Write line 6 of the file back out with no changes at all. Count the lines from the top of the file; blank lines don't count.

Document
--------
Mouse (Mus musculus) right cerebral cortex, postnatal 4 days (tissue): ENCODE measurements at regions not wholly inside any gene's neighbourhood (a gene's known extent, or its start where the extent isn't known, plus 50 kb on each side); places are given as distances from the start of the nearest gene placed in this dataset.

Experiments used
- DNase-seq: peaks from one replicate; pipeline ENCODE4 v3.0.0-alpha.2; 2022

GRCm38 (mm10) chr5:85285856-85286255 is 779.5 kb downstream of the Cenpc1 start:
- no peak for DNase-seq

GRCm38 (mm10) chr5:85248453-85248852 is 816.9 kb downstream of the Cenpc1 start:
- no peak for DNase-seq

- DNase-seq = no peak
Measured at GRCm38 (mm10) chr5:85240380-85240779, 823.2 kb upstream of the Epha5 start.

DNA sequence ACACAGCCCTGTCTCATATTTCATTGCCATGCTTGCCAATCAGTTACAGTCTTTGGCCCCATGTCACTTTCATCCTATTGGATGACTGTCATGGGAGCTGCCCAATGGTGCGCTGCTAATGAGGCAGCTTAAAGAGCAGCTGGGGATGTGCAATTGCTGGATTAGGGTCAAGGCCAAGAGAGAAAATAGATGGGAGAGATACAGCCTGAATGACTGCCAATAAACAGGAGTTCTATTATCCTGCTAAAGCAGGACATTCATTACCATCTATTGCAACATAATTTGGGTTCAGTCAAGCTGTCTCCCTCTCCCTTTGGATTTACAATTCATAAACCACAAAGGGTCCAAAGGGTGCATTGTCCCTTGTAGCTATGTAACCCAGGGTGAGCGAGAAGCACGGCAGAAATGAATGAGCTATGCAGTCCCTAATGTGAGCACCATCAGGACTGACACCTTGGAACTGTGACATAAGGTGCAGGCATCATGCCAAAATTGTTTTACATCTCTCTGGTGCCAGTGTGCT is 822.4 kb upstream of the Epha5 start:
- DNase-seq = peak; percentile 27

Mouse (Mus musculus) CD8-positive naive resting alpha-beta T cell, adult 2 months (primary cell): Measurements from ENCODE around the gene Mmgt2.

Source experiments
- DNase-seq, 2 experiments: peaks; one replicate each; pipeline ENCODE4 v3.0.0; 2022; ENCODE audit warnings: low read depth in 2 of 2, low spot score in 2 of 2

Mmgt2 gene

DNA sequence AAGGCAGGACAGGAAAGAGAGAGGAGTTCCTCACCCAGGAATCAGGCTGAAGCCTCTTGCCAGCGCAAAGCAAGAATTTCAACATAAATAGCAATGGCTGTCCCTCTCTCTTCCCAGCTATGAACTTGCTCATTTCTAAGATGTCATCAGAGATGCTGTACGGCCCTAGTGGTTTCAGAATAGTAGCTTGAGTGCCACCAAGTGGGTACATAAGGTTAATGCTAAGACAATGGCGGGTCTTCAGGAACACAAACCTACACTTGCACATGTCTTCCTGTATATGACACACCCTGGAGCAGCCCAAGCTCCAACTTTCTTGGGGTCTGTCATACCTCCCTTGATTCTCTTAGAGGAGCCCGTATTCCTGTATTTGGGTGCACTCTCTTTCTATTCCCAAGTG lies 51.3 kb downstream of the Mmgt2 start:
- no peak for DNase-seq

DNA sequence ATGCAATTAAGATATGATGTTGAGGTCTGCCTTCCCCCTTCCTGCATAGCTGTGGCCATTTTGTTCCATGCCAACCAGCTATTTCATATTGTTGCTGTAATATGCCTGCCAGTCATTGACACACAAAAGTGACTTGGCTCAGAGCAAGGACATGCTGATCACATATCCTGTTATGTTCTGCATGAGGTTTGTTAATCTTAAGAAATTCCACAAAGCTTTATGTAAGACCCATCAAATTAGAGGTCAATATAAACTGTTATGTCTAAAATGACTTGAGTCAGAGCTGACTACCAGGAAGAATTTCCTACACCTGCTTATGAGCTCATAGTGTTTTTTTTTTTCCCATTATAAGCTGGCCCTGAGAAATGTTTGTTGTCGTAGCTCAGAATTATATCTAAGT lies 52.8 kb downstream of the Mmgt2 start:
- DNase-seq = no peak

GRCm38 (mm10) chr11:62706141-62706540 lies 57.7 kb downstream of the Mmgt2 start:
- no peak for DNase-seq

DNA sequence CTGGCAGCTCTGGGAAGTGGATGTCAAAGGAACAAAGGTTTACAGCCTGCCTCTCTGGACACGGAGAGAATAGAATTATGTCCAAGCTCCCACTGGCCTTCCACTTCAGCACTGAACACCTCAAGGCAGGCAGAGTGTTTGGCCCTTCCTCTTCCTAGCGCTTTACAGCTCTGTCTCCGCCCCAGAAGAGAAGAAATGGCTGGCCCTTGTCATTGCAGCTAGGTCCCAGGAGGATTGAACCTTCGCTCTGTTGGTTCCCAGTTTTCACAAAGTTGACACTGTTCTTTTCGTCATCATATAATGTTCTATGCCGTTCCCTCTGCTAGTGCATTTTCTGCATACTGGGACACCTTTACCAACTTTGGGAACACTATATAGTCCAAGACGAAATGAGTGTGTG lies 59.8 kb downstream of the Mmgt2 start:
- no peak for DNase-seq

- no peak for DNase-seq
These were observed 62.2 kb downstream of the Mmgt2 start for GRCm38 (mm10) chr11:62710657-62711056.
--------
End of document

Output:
GRCm38 (mm10) chr5:85248453-85248852 is 816.9 kb downstream of the Cenpc1 start: